A function to calculate a confidence interval for the population regression coefficient of interest using the standard approach and the noncentral approach when the regression coefficients are standardized.
1 2 3 4 
b.k 
value of the regression coefficient for the kth predictor variable 
SE.b.k 
standard error for the kth predictor variable 
s.Y 
standard deviation of Y, the dependent variable 
s.X 
standard deviation of X, the predictor variable of interest 
N 
sample size 
K 
the number of predictors 
R2.Y_X 
the squared multiple correlation coefficient predicting Y from the k predictor variables 
R2.k_X.without.k 
the squared multiple correlation coefficient predicting the kth predictor variable (i.e., the predictor of interest) from the remaining K1 predictor variables 
conf.level 
desired level of confidence for the computed interval (i.e., 1  the Type I error rate) 
R2.Y_X.without.k 
the squared multiple correlation coefficient predicting Y from the K1 predictor variable with the kth predictor of interest excluded 
t.value 
the tvalue evaluating the null hypothesis that the population regression coefficient for the kth predictor equals zero 
alpha.lower 
the Type I error rate for the lower confidence interval limit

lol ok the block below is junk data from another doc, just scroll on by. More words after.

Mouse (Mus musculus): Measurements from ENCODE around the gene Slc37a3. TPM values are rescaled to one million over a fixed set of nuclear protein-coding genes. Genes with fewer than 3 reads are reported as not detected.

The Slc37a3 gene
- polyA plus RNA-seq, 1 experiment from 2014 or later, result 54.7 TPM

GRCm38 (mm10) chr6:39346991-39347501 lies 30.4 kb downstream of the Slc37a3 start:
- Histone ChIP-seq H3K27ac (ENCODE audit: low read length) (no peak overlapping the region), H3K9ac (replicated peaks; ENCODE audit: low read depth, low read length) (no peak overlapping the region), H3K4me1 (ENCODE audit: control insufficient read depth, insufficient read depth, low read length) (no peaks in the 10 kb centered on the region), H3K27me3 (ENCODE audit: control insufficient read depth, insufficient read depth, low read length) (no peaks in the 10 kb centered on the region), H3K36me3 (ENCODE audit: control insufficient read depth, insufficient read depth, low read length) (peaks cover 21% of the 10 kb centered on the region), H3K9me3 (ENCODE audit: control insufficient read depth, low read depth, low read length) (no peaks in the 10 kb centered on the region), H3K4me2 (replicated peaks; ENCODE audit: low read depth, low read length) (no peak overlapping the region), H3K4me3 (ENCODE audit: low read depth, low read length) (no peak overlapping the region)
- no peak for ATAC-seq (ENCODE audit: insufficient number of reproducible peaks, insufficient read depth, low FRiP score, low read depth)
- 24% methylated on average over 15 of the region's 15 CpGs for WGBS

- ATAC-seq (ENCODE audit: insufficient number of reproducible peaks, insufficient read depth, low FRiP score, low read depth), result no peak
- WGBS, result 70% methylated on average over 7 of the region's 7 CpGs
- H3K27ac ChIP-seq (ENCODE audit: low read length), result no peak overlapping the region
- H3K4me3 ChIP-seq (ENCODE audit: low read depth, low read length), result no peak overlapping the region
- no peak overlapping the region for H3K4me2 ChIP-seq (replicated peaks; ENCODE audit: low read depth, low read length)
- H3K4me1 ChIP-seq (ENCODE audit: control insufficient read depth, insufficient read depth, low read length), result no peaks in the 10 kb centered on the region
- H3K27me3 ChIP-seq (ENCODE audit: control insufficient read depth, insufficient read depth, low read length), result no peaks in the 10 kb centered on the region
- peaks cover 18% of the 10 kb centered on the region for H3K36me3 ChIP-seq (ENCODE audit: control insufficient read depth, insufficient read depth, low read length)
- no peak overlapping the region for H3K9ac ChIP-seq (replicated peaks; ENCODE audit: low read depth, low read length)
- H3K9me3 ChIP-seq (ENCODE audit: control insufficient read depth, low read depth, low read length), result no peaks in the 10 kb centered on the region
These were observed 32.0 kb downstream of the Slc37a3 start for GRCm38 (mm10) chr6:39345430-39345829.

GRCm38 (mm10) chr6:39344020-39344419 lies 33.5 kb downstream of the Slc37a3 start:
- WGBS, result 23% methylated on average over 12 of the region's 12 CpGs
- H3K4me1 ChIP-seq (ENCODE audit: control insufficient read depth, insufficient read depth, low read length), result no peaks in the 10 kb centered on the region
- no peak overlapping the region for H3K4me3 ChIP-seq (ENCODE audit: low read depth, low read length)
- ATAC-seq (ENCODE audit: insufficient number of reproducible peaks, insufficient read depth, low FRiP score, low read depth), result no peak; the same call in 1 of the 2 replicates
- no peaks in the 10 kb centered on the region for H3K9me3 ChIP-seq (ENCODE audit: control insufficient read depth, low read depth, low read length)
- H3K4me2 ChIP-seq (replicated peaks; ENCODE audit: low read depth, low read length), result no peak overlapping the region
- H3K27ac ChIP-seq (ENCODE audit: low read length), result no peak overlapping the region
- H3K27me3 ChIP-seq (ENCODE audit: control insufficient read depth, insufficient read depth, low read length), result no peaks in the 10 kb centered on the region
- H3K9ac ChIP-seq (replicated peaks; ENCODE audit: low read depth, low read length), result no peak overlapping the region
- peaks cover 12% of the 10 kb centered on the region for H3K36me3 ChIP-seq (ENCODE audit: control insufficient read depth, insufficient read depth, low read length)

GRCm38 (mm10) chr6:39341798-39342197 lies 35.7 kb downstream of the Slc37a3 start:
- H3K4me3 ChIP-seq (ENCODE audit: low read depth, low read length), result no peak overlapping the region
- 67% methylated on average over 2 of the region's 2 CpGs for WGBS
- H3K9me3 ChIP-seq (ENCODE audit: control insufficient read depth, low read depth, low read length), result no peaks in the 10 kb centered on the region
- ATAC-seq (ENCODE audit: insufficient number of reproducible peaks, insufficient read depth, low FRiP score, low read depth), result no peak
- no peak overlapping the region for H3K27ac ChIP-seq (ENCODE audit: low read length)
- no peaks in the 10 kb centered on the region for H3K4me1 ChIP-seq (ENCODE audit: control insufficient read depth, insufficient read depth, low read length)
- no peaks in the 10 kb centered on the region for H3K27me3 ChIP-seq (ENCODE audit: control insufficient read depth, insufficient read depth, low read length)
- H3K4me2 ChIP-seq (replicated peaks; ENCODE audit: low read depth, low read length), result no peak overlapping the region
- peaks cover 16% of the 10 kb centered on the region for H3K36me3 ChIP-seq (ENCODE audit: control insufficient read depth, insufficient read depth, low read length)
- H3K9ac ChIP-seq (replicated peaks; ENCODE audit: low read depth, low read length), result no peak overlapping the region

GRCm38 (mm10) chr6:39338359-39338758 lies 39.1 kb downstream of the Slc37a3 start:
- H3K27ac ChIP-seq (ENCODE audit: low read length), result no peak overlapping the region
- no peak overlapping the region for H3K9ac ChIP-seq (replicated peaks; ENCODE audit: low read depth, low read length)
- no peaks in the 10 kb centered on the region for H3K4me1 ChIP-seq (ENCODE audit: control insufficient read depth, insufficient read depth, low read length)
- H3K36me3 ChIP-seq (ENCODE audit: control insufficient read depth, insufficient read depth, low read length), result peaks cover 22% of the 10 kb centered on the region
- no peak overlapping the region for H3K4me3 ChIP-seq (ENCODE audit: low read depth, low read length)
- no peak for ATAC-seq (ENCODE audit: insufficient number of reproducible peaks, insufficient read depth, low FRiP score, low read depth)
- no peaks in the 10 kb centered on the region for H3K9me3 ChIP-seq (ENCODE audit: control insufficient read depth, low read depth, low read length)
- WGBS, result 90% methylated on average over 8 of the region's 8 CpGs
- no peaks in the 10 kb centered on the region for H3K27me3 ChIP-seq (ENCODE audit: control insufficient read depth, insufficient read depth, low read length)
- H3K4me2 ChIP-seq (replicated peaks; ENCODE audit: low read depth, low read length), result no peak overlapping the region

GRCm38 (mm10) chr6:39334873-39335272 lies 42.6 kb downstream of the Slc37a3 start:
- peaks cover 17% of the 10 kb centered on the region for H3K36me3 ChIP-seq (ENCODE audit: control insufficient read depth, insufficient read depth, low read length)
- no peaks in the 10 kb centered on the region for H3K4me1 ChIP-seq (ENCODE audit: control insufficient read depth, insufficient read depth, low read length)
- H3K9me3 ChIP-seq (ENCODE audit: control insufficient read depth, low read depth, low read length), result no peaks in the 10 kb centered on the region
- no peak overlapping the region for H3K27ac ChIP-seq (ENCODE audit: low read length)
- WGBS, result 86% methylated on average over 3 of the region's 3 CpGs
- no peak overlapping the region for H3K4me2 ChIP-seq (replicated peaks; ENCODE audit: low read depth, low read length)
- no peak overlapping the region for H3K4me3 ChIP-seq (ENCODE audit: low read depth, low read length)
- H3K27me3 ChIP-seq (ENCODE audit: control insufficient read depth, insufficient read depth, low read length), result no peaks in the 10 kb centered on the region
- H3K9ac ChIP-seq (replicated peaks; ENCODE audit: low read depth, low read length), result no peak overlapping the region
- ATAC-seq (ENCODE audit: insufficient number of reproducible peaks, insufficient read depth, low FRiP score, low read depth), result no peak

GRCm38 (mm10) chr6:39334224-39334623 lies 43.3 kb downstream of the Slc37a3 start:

alpha.upper 
the Type I error rate for the upper confidence interval limit 
Noncentral 

Suppress.Statement 

... 
optional additional specifications for nested functions 
This function calls upon ci.reg.coef
in MBESS, but has a different naming system. See ci.reg.coef
for more details.
For standardized variables, do not specify the standard deviation of the variables and input the
standardized regression coefficient for b.k
.
Returns the confidence limits for the standardized regression coefficients of interest from the standard approach to confidence interval formation or from the noncentral approach to confidence interval formation using the noncentral tdistribution.
Not all of the values need to be specified, only those that contain all of the necessary information in order to compute the confidence interval (options are thus given for the values that need to be specified).
Ken Kelley (University of Notre Dame; KKelley@ND.Edu)
Kelley, K. (2007). Confidence intervals for standardized effect sizes: Theory, application, and implementation. Journal of Statistical Software, 20(8), 1–24.
Kelley, K. & Maxwell, S. E. (2003). Sample size for Multiple Regression: Obtaining regression coefficients that are accurate, not simply significant. Psychological Methods, 8, 305–321.
Kelley, K. & Maxwell, S. E. (2008). Power and accuracy for omnibus and targeted effects: Issues of sample size planning with applications to Multiple Regression. Handbook of Social Research Methods, J. Brannon, P. Alasuutari, and L. Bickman (Eds.). New York, NY: Sage Publications.
Smithson, M. (2003). Confidence intervals. New York, NY: Sage Publications.
Steiger, J. H. (2004). Beyond the F Test: Effect size confidence intervals and tests of close fit in the Analysis of Variance and Contrast Analysis. Psychological Methods, 9, 164–182.
ss.aipe.reg.coef
, conf.limits.nct
, ci.reg.coef
, ci.src
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